“DPRK-US Prospect for War ” (NAPSNet Daily Report, February 8, US)

5. ROK-DPRK-US Diplomatic Relations

ROK President Kim Dae-Jung appealed for international efforts to stop mounting tensions with the DPRK from turning into a new conflict. “Inter-Korean ties are at a standstill now. We have to think about the horrendous damage a war on the Korean Peninsula would bring,” Kim told a ceremony to swear in new vice ministers on Tuesday. “We cannot subject our 70 million people to threats of war. We must relax tensions through inter-Korean dialogue and at least stop the situation from developing into a war. If inter-Korean relations deteriorate, then our economic basis falls into trouble,” said President Kim.
“ROK’s View of DPRK-US Relations” (NAPSNet Daily Report, February 5, US)
“ROK-DPRK-US Diplomatic Relations” (NAPSNet Daily Report, February 7 US)

6. DPRK WMD Aresenal

The DPRK is thought to have completed tests of the Taepodong I missiles, which have a firing range of 2,000-2,500 km. Development of Taepodong II, which has a greater range of 6,700 km and could be utilized as an inter-continental ballistic missile (ICBM), is thought to be underway. As for chemical weapons, the ROK’s 2000 Defense White Paper said the DPRK has 2,500 to 5,000 tons of chemical weapons in stock, which were produced by eight plants, and include nerve agents.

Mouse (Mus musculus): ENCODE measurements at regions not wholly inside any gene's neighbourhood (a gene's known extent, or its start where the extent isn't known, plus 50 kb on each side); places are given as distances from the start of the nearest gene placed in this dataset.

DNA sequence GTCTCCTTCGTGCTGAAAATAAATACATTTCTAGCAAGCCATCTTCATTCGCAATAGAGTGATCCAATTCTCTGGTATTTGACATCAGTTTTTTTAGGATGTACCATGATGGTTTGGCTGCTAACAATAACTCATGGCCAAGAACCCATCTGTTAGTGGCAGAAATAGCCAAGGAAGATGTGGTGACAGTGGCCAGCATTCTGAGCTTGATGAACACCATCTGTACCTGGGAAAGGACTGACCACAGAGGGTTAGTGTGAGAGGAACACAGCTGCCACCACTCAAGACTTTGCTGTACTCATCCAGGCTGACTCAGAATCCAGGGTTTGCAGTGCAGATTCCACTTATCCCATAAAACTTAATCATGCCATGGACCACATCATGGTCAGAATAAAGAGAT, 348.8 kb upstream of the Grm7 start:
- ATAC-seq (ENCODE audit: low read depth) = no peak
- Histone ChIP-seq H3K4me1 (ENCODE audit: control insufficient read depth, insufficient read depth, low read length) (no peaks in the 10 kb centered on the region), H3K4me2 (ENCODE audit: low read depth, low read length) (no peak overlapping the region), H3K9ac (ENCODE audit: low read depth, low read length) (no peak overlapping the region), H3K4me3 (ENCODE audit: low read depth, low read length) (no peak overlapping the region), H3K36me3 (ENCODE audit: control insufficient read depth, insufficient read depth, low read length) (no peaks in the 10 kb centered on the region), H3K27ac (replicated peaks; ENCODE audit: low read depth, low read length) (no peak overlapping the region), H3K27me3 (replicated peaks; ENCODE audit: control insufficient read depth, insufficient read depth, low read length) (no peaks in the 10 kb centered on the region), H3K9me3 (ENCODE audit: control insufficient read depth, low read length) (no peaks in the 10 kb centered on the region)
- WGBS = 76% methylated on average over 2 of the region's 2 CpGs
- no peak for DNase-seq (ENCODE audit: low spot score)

“DPRK WMD Aresenal” (NAPSNet Daily Report, February 8, US)

7. DPRK Defectors on International Food Aid

Three DPRK defectors claimed on Friday that international food aid is not reaching the starving and the government is resorting to elaborate schemes to fool UN monitors. The defectors, who gave testimony at an international conference on human rights in the DPRK stated that millions of dollars worth of food aid is being stockpiled in mountain military complexes and used to feed soldiers and the ruling elite.
“DPRK Defectors on International Food Aid ” (NAPSNet Daily Report, February 8, US)

8. ROK Domestic Politics

ROK President Kim Dae-jung, less than three weeks before US President Bush visits for talk, replaced foreign minister Han Seung-soo with vice foreign minister Choi Sung-hong. The ROK Blue House stated, “The decision has nothing to do with Bush’s toughened stance against Pyongyang. Han’s replacement is simply part of last week’s cabinet reshuffle, which was related more to domestic politics.”
“ROK Domestic Politics” (NAPSNet Daily Report, February 6, US)
“ROK Domestic Politics,” (NAPSNet Daily Report, February 5, US)

9. ROK Anti-Bush Rally

ROK activists staged anti-US protests and attacked US President George W. Bush for heightening tension on the Korean peninsula. Civic and religious groups also issued statements Wednesday opposing Bush’s planned visit to Seoul on February 19. The protestors held up slogans reading “No Bush. No war!” “We oppose Bush’s visit,” they said in a statement which also urged Bush to scrap his “hostile” policy towards the DPRK.